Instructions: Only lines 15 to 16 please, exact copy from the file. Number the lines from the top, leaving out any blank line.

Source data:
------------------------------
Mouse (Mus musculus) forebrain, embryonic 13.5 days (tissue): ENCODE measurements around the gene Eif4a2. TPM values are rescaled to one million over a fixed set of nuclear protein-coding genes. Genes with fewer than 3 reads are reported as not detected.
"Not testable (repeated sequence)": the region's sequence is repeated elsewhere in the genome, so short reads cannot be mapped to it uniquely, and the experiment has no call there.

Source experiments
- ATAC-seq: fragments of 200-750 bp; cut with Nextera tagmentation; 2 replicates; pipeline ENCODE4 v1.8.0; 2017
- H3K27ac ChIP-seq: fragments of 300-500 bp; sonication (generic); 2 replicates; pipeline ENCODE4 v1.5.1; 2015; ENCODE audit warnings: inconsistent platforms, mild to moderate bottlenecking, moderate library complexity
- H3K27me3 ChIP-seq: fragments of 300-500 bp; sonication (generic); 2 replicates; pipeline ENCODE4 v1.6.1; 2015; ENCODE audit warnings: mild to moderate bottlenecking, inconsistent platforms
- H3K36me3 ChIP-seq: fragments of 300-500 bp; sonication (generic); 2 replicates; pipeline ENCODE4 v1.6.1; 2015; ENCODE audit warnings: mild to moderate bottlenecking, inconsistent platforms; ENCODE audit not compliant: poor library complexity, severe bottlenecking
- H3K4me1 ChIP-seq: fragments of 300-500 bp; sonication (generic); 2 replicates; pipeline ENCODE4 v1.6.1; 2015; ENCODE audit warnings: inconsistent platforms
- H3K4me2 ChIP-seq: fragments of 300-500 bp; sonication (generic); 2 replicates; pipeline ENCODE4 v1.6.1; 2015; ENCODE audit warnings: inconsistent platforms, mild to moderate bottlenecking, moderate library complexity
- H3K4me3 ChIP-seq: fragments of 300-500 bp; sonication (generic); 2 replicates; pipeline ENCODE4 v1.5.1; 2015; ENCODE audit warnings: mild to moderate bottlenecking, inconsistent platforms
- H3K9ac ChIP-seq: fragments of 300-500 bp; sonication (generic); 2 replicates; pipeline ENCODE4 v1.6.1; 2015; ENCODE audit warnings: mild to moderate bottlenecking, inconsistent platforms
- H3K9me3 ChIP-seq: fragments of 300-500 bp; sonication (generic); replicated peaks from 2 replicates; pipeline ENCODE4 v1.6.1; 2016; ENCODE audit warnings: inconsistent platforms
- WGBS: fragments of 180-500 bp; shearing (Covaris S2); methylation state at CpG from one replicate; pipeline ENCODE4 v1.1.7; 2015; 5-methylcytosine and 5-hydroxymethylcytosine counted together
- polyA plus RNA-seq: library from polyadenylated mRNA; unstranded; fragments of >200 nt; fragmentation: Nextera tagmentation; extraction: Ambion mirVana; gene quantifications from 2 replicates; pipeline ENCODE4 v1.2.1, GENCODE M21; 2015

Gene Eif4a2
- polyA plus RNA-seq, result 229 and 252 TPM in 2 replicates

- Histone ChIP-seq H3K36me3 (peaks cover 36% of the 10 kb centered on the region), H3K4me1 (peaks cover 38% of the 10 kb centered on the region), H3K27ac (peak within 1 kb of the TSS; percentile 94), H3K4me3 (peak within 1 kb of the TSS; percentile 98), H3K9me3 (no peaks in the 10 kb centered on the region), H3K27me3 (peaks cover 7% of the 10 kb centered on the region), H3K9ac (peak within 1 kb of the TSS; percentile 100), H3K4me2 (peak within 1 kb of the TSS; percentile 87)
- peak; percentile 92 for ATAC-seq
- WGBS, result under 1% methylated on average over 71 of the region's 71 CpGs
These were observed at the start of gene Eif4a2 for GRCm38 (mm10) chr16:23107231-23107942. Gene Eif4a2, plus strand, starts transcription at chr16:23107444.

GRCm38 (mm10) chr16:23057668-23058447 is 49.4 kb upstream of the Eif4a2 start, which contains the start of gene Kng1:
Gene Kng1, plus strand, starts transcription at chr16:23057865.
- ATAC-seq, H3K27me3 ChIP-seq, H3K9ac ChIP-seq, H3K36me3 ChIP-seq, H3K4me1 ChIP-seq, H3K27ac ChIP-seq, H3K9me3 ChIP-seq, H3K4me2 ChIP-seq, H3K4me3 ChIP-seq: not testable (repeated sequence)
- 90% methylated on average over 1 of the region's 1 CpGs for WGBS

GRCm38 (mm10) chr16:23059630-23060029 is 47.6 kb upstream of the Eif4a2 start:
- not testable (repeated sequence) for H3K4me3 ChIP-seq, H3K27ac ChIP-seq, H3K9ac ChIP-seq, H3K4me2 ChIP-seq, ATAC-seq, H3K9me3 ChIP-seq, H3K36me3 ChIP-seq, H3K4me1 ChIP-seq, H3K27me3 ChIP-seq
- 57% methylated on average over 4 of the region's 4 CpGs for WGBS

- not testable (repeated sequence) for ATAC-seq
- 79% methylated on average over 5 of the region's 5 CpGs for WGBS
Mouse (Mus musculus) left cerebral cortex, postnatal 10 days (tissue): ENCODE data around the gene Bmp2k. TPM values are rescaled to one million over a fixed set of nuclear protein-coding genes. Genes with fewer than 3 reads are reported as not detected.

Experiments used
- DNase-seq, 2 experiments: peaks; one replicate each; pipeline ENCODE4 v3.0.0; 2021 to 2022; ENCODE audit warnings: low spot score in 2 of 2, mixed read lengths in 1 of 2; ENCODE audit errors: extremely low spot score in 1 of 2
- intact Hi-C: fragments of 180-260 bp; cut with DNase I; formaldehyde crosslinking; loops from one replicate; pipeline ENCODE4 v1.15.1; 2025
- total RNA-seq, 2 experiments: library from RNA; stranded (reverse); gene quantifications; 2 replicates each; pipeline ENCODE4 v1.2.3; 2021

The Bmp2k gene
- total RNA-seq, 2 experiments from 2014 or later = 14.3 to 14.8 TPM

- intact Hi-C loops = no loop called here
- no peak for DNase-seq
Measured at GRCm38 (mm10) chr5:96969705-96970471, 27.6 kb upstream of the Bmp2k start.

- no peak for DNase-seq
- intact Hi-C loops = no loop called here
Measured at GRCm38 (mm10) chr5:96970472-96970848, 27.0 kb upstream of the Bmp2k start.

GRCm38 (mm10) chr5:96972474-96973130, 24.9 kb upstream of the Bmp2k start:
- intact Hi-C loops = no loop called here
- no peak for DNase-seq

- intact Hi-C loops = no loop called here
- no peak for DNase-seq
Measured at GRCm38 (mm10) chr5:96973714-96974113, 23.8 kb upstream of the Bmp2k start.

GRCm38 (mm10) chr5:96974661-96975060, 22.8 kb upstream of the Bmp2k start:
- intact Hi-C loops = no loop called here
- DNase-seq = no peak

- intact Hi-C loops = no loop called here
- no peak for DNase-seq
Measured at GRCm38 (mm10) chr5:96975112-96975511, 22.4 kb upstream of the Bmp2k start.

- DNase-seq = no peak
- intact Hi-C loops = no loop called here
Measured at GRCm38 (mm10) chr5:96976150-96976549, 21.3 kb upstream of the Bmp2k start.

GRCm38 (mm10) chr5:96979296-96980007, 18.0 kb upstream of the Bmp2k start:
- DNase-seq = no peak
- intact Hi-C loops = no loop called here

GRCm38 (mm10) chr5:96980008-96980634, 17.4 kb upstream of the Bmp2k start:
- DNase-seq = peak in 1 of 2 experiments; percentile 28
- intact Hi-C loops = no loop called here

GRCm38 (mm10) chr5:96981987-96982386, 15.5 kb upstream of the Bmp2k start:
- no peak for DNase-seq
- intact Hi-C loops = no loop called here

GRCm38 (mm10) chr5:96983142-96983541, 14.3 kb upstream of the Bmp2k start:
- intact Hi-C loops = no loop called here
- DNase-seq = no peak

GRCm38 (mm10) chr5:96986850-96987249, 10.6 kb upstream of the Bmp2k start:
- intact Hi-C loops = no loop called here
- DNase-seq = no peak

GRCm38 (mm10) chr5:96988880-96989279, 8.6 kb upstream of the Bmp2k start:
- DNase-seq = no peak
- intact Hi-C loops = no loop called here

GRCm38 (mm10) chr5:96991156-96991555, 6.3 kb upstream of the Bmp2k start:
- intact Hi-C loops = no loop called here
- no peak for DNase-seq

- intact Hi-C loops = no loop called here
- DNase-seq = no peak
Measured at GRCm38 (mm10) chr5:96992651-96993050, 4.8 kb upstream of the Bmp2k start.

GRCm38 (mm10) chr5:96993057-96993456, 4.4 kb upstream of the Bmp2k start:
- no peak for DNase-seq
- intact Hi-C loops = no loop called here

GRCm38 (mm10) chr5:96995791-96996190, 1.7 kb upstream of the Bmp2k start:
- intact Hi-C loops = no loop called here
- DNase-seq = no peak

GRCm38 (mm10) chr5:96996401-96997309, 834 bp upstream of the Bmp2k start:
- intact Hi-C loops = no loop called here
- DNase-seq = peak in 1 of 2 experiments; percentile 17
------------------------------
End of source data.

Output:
Gene Eif4a2
- polyA plus RNA-seq, result 229 and 252 TPM in 2 replicates